Last week, Sen. Elizabeth Warren posted a video on Facebook of a recent speech in which she discussed the decline of the middle class and criticized Republicans in Congress. Its substance was fairly routine for a Democratic lawmaker, but the response was not.
In one week, the video has gone viral, grabbing more than 2 million views and picking up more than 50,000 shares on Facebook. And it’s not unusual for the Massachusetts Democrat, either. Three of her most-watched speeches on YouTube have more than a million views, while another seven have more than 100,000 views.
So what’s her secret? TIME sat down with some rhetoric professors to take a closer look at her most recent viral hit and figure out why the former Harvard professor who once had trouble just doing a softball interview with The Daily Show has become such a power hitter online.
They argued that the secret sauce in Warren’s videos is a palpable but carefully modulated sense of anger, the very quality that billionaire investor Warren Buffett had criticized her for earlier this week.
The recent video’s headline doesn’t entice—“Watch and share my opening statement from yesterday’s first Middle Class Prosperity Project forum”—or boast an impressive backdrop. For nearly six minutes, it’s a close, unwavering shot of the 65-year-old academic and freshman Senator sitting on a black leather chair behind a microphone and a nameplate in a nondescript Capitol Hill room. The first minute and a half of the speech is relatively dull, filled with facts highlighting the decline of the middle class.
Then she slows down.
“In the 32 years from 1980 to 2012, 90% of Americans got zero income growth,” says Warren. “Nothing. All of the income growth in that 32-year period went to those at the top.”
It’s at this point in the speech where she first begins to repeat her points for emphasis—a trick used by “orators since time immemorial,” says Jeffrey Walker, chair of the Department of Rhetoric and Writing at the University of Texas at Austin—and let her emotion bubble up.
“She projects an attitude of indignation and anger and wants the audience to gin up their emotion about this issue,” says Walker. “The phrasing and the tone of voice and the hand gestures all contribute to a sense of her being angry, but it doesn’t seem artificial.”
That anger continues in what Walker calls the “rhythmic envelope”: a few refrains of what caused those economic problems—ripping “the choice to” do x, y and z in Washington—and who she thinks should be blamed. The next line she repeats begins with “I’ll believe Republicans care” about the country’s “middle class,” “working families,” and “future.” She nears the end of her speech blasting Republicans in short phrases.
“I have a message for my Republican colleagues: you control Congress,” she says in what becomes the pull quote on Facebook. “Stop talking about helping the middle class – and start doing it. Close tax loopholes, raise the minimum wage, cut student loan interest rates, raise Social Security payments, fund our schools and our highways and medical research.”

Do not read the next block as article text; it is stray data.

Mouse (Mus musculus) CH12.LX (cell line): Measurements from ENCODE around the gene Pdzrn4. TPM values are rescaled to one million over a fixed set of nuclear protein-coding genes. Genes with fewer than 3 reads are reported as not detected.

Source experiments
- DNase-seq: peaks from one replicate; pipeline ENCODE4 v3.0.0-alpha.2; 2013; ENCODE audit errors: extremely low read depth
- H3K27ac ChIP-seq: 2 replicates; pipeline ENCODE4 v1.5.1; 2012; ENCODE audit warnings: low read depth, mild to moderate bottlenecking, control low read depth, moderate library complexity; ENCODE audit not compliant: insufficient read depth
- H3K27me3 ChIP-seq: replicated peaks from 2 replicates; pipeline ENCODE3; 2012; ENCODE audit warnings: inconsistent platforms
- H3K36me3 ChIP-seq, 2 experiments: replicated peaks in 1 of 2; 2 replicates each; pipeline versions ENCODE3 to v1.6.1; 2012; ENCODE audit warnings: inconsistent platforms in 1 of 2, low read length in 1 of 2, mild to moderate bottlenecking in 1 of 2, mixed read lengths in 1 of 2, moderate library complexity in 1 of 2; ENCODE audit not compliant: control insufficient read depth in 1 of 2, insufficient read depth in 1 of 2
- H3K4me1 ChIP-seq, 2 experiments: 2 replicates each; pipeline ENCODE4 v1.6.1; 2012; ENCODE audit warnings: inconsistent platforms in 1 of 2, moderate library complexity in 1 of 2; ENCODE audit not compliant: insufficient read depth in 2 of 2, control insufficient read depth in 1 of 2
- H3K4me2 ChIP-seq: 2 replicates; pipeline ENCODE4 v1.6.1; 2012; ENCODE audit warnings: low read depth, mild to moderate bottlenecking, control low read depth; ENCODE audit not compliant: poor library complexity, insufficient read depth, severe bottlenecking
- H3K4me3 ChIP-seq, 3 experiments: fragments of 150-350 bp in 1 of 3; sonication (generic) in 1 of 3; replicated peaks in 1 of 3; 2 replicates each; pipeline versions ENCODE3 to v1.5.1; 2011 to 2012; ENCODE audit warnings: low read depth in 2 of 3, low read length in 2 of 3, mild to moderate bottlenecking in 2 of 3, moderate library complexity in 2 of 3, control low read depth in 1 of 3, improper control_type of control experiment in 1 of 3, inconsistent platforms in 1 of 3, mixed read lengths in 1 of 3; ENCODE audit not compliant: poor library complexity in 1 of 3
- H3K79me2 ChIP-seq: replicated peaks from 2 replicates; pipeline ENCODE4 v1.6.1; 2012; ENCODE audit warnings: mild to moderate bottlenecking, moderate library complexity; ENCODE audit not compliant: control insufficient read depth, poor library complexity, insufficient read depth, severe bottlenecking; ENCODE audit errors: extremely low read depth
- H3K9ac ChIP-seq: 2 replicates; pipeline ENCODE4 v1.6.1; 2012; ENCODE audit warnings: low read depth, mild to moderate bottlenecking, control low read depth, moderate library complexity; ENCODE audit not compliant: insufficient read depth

Lynn Itagaki, an English professor at Ohio State University, says that Warren is a “great translator” with a “plain-spoken manner” who can help sway the mass public on complicated material, especially through a vehicle—Facebook—that has a built-in audience ready for one of Warren’s favorite topics, tackling student debt.
“With the kind of a precision of a doctor or surgeon, she names it, identifies the political choices that caused it historically and then she proposes a solution,” says Itagaki of middle class economic issues. “She provides a diagnosis of the problem and then provides you a prescription.”
“She’s activating the emotions of ‘we must protect what is good about our families and what is good about hard working Americans,’” she adds. “And in order to do that we have to get angry about the lobbyists and lawyers, the tax loopholes and tax breaks, the attacks on teachers and fire fighters in the service of billionaires and corporations.”
But in this speech, Warren could do better in connecting with the audience on a personal level, according to Walker, as she talks broadly about “young people” and “moms and dads” instead of specific people. And she would be, as Buffett argues, more effective in changing minds instead of reinforcing some if she didn’t bash Republicans.
“She doesn’t give you an image of a particular person being crushed under the debt,” says Walker. “It restricts the audience that she can be really effective with to those who mostly agree with her already. So there’s a partisan preaching to the choir aspect.”
“If you’re trying to persuade someone to do something, you don’t say ‘you’re ugly and stupid and evil, so will you do something for me,’” he adds.
Still Walker, who believes that the state of U.S. discourse is “pretty depressing” after reading some of the Facebook comments, believes that Warren did succeed in generating some passionate responses.
“It has a huge number of hits on the webpage,” he says. “Perhaps it’s the generation of emotion that ultimately has that effect. … Clearly she made some people angry. Not angry at her, rather, angry at the problem.”
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